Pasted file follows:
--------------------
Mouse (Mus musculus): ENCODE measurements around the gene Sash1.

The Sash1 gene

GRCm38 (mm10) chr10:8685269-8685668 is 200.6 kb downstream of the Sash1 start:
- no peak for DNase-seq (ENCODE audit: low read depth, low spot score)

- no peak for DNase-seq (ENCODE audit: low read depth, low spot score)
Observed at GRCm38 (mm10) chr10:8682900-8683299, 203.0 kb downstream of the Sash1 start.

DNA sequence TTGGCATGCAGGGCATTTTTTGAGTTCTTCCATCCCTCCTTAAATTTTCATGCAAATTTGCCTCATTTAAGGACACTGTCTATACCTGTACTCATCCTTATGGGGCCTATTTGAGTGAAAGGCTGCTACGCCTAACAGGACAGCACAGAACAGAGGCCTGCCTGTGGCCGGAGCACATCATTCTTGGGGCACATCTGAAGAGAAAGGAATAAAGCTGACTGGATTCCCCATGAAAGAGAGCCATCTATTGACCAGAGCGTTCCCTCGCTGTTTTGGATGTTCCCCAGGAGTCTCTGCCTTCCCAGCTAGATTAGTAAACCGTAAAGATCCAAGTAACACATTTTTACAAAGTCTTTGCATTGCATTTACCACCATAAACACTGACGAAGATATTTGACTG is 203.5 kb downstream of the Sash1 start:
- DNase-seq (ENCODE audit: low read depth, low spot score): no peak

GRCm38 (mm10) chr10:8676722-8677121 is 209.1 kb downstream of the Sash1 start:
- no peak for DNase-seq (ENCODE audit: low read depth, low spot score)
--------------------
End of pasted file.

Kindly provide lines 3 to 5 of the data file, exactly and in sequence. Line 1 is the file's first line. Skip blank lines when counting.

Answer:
GRCm38 (mm10) chr10:8685269-8685668 is 200.6 kb downstream of the Sash1 start:
- no peak for DNase-seq (ENCODE audit: low read depth, low spot score)

- no peak for DNase-seq (ENCODE audit: low read depth, low spot score)